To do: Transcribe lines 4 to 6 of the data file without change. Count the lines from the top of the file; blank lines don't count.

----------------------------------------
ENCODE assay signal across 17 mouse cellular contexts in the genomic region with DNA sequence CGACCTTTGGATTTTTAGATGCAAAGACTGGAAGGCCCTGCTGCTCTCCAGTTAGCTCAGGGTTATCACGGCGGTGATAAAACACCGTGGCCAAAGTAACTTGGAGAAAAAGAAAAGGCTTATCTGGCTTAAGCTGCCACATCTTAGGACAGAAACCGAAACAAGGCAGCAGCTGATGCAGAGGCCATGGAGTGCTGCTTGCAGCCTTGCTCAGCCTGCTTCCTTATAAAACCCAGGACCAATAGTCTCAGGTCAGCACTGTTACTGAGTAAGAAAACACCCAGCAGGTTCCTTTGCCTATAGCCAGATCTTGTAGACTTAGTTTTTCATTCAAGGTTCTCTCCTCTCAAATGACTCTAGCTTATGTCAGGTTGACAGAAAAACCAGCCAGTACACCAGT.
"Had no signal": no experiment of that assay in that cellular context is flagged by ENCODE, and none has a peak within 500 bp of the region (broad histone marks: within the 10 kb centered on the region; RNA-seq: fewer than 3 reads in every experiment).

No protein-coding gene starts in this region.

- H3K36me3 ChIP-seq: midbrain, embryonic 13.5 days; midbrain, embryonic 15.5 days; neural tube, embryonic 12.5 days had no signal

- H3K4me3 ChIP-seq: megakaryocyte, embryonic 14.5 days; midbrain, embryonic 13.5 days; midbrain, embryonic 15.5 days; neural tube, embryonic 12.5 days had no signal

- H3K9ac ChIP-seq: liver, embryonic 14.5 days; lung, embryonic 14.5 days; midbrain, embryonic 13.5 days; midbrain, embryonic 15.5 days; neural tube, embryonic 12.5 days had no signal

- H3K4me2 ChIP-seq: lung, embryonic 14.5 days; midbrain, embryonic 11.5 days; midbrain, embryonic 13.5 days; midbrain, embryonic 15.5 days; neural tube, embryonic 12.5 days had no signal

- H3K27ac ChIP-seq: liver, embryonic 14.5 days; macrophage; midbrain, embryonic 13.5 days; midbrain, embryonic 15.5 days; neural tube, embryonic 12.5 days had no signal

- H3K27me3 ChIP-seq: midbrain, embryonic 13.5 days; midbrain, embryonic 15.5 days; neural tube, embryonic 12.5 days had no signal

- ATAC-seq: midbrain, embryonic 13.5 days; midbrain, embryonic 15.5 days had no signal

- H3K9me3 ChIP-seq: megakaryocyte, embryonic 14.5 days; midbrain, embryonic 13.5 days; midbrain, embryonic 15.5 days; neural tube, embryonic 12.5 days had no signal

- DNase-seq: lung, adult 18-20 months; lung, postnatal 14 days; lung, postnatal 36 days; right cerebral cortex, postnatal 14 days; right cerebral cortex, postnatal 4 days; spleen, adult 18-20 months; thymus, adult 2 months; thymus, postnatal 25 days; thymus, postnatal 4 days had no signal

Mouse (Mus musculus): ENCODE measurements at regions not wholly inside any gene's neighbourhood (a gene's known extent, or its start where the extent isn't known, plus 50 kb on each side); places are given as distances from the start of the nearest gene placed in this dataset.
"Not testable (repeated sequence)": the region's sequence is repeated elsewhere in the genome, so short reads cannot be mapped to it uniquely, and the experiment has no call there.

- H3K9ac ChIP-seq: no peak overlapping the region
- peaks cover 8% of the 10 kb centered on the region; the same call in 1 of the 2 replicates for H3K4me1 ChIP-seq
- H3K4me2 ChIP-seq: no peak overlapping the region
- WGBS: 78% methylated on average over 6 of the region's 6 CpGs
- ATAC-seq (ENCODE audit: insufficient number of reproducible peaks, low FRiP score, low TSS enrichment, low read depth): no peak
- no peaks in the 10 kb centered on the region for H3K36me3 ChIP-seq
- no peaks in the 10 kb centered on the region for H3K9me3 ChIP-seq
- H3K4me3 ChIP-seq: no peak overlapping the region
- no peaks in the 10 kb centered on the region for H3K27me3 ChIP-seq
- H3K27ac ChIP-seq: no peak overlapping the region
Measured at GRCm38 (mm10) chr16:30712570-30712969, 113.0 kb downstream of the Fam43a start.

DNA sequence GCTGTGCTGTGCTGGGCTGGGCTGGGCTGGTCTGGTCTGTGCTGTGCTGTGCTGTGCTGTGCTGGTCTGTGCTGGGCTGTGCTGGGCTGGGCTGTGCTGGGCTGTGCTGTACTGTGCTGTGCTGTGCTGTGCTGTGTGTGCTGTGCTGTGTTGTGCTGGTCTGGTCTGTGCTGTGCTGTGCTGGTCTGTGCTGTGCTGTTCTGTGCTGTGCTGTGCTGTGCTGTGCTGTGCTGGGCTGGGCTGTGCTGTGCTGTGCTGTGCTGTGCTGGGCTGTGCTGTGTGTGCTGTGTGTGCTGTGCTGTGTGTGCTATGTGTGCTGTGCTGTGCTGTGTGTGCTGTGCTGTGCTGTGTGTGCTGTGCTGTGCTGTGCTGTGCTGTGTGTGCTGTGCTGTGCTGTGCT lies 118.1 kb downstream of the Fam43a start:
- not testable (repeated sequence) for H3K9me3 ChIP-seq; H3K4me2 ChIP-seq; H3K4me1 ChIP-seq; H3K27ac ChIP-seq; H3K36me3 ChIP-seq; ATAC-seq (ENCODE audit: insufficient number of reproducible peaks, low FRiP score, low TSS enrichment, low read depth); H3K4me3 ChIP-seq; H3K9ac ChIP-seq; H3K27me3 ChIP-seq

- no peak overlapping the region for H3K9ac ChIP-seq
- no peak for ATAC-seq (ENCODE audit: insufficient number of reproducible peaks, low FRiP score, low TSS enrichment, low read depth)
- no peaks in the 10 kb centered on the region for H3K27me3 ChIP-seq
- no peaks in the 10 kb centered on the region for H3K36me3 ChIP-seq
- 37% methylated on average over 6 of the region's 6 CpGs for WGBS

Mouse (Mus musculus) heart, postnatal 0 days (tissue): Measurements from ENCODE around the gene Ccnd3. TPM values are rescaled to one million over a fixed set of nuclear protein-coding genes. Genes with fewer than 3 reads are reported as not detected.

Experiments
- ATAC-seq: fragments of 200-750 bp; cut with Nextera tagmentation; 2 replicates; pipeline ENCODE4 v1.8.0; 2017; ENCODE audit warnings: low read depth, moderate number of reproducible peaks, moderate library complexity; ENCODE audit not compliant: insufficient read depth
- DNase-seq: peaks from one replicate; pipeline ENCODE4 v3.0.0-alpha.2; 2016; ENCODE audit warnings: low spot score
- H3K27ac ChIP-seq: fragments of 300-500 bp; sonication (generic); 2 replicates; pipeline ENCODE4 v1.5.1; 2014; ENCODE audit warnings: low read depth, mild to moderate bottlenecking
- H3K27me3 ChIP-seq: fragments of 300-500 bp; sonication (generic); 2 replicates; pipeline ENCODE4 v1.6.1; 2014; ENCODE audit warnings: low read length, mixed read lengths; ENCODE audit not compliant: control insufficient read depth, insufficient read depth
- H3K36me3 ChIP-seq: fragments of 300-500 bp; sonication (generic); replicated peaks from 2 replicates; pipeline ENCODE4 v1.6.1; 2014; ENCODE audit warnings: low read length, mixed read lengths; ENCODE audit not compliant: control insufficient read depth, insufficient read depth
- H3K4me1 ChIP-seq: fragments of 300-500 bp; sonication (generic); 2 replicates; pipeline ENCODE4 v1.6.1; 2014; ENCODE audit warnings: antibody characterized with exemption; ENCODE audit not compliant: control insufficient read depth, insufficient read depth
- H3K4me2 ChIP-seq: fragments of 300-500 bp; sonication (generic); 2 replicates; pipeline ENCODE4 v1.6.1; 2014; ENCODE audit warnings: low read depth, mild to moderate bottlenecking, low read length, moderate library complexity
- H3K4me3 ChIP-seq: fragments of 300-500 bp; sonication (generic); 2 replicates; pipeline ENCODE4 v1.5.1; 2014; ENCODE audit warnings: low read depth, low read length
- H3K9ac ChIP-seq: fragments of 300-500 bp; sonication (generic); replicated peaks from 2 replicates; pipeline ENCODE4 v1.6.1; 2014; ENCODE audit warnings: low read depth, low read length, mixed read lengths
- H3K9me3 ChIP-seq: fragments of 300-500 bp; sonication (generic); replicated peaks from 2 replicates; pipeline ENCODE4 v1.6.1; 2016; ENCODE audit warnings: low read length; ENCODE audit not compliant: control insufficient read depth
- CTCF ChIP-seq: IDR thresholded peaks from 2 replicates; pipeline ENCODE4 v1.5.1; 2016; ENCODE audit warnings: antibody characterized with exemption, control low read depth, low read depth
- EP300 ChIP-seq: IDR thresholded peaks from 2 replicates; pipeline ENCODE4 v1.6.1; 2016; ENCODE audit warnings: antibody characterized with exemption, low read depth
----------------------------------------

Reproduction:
- H3K36me3 ChIP-seq: midbrain, embryonic 13.5 days; midbrain, embryonic 15.5 days; neural tube, embryonic 12.5 days had no signal

- H3K4me3 ChIP-seq: megakaryocyte, embryonic 14.5 days; midbrain, embryonic 13.5 days; midbrain, embryonic 15.5 days; neural tube, embryonic 12.5 days had no signal

- H3K9ac ChIP-seq: liver, embryonic 14.5 days; lung, embryonic 14.5 days; midbrain, embryonic 13.5 days; midbrain, embryonic 15.5 days; neural tube, embryonic 12.5 days had no signal